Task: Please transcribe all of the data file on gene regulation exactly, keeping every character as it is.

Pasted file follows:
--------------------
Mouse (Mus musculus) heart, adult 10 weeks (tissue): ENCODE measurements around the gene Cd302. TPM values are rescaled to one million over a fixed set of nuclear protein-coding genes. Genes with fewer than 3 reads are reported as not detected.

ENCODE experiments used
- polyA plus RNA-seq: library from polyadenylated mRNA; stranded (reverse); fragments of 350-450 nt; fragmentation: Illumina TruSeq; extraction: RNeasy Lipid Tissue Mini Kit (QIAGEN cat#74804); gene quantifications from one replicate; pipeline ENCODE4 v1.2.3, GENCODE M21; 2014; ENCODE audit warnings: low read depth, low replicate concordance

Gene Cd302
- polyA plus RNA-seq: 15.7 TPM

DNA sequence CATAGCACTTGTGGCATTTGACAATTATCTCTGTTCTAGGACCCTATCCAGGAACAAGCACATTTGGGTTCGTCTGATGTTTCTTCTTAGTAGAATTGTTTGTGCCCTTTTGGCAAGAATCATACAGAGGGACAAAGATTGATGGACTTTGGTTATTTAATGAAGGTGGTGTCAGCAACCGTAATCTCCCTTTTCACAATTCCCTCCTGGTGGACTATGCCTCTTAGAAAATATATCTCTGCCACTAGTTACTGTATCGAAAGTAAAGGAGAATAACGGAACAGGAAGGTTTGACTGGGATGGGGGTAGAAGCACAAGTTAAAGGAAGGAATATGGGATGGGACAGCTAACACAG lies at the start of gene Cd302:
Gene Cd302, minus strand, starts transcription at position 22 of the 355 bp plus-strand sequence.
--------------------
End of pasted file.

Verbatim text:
Mouse (Mus musculus) heart, adult 10 weeks (tissue): ENCODE measurements around the gene Cd302. TPM values are rescaled to one million over a fixed set of nuclear protein-coding genes. Genes with fewer than 3 reads are reported as not detected.

ENCODE experiments used
- polyA plus RNA-seq: library from polyadenylated mRNA; stranded (reverse); fragments of 350-450 nt; fragmentation: Illumina TruSeq; extraction: RNeasy Lipid Tissue Mini Kit (QIAGEN cat#74804); gene quantifications from one replicate; pipeline ENCODE4 v1.2.3, GENCODE M21; 2014; ENCODE audit warnings: low read depth, low replicate concordance

Gene Cd302
- polyA plus RNA-seq: 15.7 TPM

DNA sequence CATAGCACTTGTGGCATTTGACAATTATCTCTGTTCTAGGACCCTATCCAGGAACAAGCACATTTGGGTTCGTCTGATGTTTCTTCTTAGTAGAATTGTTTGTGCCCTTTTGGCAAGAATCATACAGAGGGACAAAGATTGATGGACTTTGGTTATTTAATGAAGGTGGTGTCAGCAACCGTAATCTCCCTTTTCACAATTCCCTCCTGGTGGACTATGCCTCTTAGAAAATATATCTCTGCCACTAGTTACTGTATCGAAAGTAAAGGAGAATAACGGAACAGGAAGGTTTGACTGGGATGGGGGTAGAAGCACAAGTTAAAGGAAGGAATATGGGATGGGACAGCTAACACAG lies at the start of gene Cd302:
Gene Cd302, minus strand, starts transcription at position 22 of the 355 bp plus-strand sequence.